The following example illustrates its use. This statement selects all the columns from the customer master file and puts all of the records in order by total sales in a descending sequence. It then limits the result set to the first 10 rows:
This example is fairly straightforward, but there are other more sophisticated uses for this same tool. Your first inclination might be to use this keyword inside the IN keyword or within a joined sub-select. Unfortunately, it can't be used in those parts of an SQL statement! It can still be used, but it must come at the end of your statement.
If the total sales amount were not stored in the customer master file and had to be derived from the order history file, the statement might look as follows:
SELECT CUSTNAME, TOTSALES FROM CUSTMAST C JOIN (SELECT CUSTNBR,
SUM(SALESAMT) AS TOTSALES FROM ORDERHIST GROUP BY CUSTNBR) AS O ON
C.CUSTNBR = O.CUSTNBR ORDER BY TOTSALES DESC FETCH FIRST 10 ROWS ONLY
This statement creates a temporary file object called O that contains the sales totals from the order history file for each customer. That temporary file is joined to the customer master file to retrieve the name, and then the records are sorted into descending sequence by total sales and the first 10 rows are included. All other records are discarded.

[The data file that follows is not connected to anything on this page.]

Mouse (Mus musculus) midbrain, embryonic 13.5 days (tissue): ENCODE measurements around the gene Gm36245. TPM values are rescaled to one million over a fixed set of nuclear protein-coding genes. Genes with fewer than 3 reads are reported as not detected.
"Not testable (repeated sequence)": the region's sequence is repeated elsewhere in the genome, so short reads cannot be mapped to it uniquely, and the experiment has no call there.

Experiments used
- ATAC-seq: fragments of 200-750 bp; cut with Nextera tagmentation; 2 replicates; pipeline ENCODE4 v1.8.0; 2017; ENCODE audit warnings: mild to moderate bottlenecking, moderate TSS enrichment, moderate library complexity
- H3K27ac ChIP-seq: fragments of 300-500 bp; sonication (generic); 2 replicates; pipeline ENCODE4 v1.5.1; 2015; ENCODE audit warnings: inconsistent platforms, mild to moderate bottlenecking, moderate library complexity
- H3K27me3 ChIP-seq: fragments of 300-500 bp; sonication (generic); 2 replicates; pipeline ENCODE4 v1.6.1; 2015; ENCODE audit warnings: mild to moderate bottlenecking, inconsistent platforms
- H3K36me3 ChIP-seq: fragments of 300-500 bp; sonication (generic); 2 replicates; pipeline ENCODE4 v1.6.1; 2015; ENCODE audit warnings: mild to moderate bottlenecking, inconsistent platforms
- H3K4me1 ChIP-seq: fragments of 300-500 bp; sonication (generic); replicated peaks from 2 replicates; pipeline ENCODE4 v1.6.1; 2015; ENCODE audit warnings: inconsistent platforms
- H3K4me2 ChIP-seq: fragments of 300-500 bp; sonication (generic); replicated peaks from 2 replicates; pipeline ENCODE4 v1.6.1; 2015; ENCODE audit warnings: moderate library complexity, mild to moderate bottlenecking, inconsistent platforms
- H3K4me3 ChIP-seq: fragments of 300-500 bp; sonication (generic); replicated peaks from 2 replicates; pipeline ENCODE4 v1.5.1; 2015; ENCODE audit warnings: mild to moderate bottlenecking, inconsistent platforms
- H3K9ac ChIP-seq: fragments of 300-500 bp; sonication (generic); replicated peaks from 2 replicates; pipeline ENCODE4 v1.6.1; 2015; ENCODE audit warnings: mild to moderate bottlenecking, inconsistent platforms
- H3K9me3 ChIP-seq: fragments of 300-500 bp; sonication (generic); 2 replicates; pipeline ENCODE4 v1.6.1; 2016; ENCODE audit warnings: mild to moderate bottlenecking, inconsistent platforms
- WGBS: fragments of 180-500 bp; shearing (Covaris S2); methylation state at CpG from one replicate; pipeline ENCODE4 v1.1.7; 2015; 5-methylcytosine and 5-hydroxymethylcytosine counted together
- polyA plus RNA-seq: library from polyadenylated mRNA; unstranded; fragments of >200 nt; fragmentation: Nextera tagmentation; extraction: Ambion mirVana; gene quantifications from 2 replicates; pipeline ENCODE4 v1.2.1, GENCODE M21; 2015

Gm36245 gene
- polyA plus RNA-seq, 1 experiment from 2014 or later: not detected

These two examples should give you a pretty good idea of how use the Fetch First keyword to restrict your result set to just the records you want.
Kevin Forsythe has over 18 years of experience working with the iSeries platform and its predecessors. He has been a member of the DMC team for the past nine years. Kevin's primary responsibility is providing iSeries education, but he also provides customers with project management, system design, analysis, and technical construction. In addition to his technical skills (RPG IV, CL, OS/400, SQL, FTP, Query, VB, Net.Data), Kevin possesses the ability to communicate new and complex concepts to his students. He has been the primary instructor for DMC's iSeries-based AS/Credentials training courses since 1997 and has authored courses such as Advanced ILE, SQL, Embedded SQL, Operations Navigator, and Intro to WebSphere Studio. An award-winning speaker, he has spoken at every COMMON Conference since the spring of 2000.